Monday, July 19, 2010

Digital Sources Destroying Our Minds?

The authors, Wolf and Barzillai (2009) in their article, “The Importance of Deep Reading,” define deep reading as, “the array of sophisticated processes that propel comprehension and that include inferential and deductive reasoning, analogical skills, critical analysis, reflection and insight.” They talk about an “expert reader” can do all of these processes in milliseconds but a student it takes many years to develop these skills. So does today’s society of instant gratification, “immediacy”, “information loading” and a process that basis is speed allow as the authors say enough time for “deliberation in both reading and thinking.”

So the real question is--will digital reading change how we read and think? There are certainly huge advantages of digital information—the world is at our fingertips. I can’t remember who said there is a limited number of things that you need to learn today but one thing you must learn is how to find the information you need to know. The disadvantages? That is what I am about to explore and what strategies need to be put in place so that we are engaging our digital readers in “deep reading”.

I had to laugh when the article parallels this dilemma with the Ancient Greeks. The Greeks were distraught over the written word. “Socrates cautioned society against learning to read.” (2009, Wolf p. 33) He has worried that the written word would change memory and how we internalize information. There is a lot written about higher level thinking in today’s education literature. How do students make deep connections—by analysis, synthesizing, debating, evaluating etc. so there just might be something to Socrates’ caution! LOL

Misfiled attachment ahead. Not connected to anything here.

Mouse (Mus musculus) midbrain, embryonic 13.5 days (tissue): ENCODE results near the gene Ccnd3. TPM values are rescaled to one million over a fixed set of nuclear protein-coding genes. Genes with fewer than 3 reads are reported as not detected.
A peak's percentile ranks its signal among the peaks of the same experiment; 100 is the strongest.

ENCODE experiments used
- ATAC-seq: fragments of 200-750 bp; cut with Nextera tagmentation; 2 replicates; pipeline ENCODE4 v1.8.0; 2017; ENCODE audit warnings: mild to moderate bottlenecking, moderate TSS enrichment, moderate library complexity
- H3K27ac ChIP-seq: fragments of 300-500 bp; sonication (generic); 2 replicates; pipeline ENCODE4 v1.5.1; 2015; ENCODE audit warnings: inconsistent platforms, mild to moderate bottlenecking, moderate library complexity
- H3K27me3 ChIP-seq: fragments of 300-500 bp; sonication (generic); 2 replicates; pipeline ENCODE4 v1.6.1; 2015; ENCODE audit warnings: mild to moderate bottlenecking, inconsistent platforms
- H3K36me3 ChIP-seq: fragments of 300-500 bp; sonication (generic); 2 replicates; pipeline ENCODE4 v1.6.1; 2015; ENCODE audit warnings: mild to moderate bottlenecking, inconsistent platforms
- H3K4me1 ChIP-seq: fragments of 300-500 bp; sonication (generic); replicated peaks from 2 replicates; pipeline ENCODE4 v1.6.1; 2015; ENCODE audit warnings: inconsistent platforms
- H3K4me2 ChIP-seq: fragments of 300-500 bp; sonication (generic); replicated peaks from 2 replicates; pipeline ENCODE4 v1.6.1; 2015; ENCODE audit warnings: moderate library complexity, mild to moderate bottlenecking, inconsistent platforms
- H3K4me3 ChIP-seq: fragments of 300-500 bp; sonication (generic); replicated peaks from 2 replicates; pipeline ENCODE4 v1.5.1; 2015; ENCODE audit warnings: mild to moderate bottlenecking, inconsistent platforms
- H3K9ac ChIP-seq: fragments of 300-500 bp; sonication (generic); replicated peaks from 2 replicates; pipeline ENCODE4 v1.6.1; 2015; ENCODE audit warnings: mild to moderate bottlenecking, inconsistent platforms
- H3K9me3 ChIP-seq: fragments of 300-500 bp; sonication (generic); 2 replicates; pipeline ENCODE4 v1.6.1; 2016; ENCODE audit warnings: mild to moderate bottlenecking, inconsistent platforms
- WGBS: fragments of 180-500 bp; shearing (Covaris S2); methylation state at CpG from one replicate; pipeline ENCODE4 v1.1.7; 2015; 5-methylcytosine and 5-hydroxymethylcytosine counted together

Next, these authors explored how the brain works when we read. It is truly miraculous that we can read at all when you look at all the processes and all the parts of the brain that used when we read. This article explores that our mind was not born to read (like we see, speak, move and think) it has to be developed. The brain has to create “circuits and connections” which means that our brain can go beyond itself (which is really mind blowing thought). The key to reading is “plasticity, which allows the brain to form new connections among structures underlying vision, hearing, cognition, and language.” (p. 34)
All different parts of the brain are used for different parts of reading like phonemes and visual letter symbols in the temporal and parietal regions. But what is really crazy is that for Chinese reading the characters are stored in the occipital lobe. So that our brains can adapt to the type of reading that we are doing. Now let’s add on the comprehension piece of reading—this is a process of building knowledge—“readers must engage in an active construction of meaning, in which they grapple with the text and apply earlier knowledge as they question, analyze, and probe.”(34) So now readers are building knowledge and going beyond the thoughts of the words that they are reading. This is called the Proustian Principle. The authors said, “This requires a great amount of attention, effort, motivation, active imagination, and time—time for the reader and time for the brain, a few hundred milliseconds…” (34) So when you get to this deep level of reading all four lobes of the brain have become involved.